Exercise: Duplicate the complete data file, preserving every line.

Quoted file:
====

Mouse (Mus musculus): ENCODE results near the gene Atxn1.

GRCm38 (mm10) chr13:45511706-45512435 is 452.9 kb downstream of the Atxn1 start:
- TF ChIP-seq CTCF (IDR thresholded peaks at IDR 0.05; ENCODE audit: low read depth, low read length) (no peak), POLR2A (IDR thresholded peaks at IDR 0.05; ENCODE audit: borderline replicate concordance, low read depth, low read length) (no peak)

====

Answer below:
Mouse (Mus musculus): ENCODE results near the gene Atxn1.

GRCm38 (mm10) chr13:45511706-45512435 is 452.9 kb downstream of the Atxn1 start:
- TF ChIP-seq CTCF (IDR thresholded peaks at IDR 0.05; ENCODE audit: low read depth, low read length) (no peak), POLR2A (IDR thresholded peaks at IDR 0.05; ENCODE audit: borderline replicate concordance, low read depth, low read length) (no peak)